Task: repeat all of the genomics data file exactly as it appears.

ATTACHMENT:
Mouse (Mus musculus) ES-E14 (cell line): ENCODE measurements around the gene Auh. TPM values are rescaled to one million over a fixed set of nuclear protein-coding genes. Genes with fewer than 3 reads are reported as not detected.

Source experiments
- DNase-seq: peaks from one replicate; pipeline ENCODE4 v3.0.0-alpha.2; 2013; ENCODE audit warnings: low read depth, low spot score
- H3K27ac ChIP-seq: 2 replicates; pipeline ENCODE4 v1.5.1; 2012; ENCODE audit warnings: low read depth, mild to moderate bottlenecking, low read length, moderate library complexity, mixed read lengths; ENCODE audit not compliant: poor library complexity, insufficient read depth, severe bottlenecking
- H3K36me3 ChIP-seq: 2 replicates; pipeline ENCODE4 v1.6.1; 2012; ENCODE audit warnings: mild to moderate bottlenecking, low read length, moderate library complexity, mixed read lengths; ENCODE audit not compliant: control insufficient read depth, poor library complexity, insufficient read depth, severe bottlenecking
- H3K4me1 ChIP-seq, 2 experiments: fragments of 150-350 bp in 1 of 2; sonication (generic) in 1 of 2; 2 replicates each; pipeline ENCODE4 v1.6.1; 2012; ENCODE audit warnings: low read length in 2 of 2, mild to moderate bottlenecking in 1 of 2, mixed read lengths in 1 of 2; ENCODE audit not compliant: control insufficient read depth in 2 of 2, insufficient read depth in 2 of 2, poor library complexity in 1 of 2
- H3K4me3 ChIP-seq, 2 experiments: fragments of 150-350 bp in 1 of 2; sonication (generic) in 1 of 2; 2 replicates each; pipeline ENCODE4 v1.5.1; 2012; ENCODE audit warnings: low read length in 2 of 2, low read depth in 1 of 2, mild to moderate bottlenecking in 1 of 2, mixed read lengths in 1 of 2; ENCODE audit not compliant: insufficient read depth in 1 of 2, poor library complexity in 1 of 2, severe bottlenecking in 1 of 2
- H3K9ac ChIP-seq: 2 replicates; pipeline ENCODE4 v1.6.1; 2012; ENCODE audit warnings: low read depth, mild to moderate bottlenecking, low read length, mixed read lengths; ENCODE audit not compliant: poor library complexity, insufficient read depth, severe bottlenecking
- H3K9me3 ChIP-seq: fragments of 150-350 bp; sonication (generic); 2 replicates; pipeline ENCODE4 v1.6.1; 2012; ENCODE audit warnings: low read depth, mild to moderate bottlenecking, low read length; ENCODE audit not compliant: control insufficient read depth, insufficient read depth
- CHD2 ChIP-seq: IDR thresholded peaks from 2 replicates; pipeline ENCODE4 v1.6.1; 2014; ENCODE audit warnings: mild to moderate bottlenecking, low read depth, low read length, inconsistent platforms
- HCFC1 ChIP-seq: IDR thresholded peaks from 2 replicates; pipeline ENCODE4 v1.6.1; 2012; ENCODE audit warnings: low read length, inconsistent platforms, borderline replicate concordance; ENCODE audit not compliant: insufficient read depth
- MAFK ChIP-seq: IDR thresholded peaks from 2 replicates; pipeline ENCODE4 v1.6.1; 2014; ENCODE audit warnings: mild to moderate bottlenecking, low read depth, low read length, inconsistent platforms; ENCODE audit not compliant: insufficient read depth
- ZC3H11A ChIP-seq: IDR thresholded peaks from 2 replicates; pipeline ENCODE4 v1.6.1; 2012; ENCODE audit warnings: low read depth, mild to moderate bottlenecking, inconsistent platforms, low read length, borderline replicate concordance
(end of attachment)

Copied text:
Mouse (Mus musculus) ES-E14 (cell line): ENCODE measurements around the gene Auh. TPM values are rescaled to one million over a fixed set of nuclear protein-coding genes. Genes with fewer than 3 reads are reported as not detected.

Source experiments
- DNase-seq: peaks from one replicate; pipeline ENCODE4 v3.0.0-alpha.2; 2013; ENCODE audit warnings: low read depth, low spot score
- H3K27ac ChIP-seq: 2 replicates; pipeline ENCODE4 v1.5.1; 2012; ENCODE audit warnings: low read depth, mild to moderate bottlenecking, low read length, moderate library complexity, mixed read lengths; ENCODE audit not compliant: poor library complexity, insufficient read depth, severe bottlenecking
- H3K36me3 ChIP-seq: 2 replicates; pipeline ENCODE4 v1.6.1; 2012; ENCODE audit warnings: mild to moderate bottlenecking, low read length, moderate library complexity, mixed read lengths; ENCODE audit not compliant: control insufficient read depth, poor library complexity, insufficient read depth, severe bottlenecking
- H3K4me1 ChIP-seq, 2 experiments: fragments of 150-350 bp in 1 of 2; sonication (generic) in 1 of 2; 2 replicates each; pipeline ENCODE4 v1.6.1; 2012; ENCODE audit warnings: low read length in 2 of 2, mild to moderate bottlenecking in 1 of 2, mixed read lengths in 1 of 2; ENCODE audit not compliant: control insufficient read depth in 2 of 2, insufficient read depth in 2 of 2, poor library complexity in 1 of 2
- H3K4me3 ChIP-seq, 2 experiments: fragments of 150-350 bp in 1 of 2; sonication (generic) in 1 of 2; 2 replicates each; pipeline ENCODE4 v1.5.1; 2012; ENCODE audit warnings: low read length in 2 of 2, low read depth in 1 of 2, mild to moderate bottlenecking in 1 of 2, mixed read lengths in 1 of 2; ENCODE audit not compliant: insufficient read depth in 1 of 2, poor library complexity in 1 of 2, severe bottlenecking in 1 of 2
- H3K9ac ChIP-seq: 2 replicates; pipeline ENCODE4 v1.6.1; 2012; ENCODE audit warnings: low read depth, mild to moderate bottlenecking, low read length, mixed read lengths; ENCODE audit not compliant: poor library complexity, insufficient read depth, severe bottlenecking
- H3K9me3 ChIP-seq: fragments of 150-350 bp; sonication (generic); 2 replicates; pipeline ENCODE4 v1.6.1; 2012; ENCODE audit warnings: low read depth, mild to moderate bottlenecking, low read length; ENCODE audit not compliant: control insufficient read depth, insufficient read depth
- CHD2 ChIP-seq: IDR thresholded peaks from 2 replicates; pipeline ENCODE4 v1.6.1; 2014; ENCODE audit warnings: mild to moderate bottlenecking, low read depth, low read length, inconsistent platforms
- HCFC1 ChIP-seq: IDR thresholded peaks from 2 replicates; pipeline ENCODE4 v1.6.1; 2012; ENCODE audit warnings: low read length, inconsistent platforms, borderline replicate concordance; ENCODE audit not compliant: insufficient read depth
- MAFK ChIP-seq: IDR thresholded peaks from 2 replicates; pipeline ENCODE4 v1.6.1; 2014; ENCODE audit warnings: mild to moderate bottlenecking, low read depth, low read length, inconsistent platforms; ENCODE audit not compliant: insufficient read depth
- ZC3H11A ChIP-seq: IDR thresholded peaks from 2 replicates; pipeline ENCODE4 v1.6.1; 2012; ENCODE audit warnings: low read depth, mild to moderate bottlenecking, inconsistent platforms, low read length, borderline replicate concordance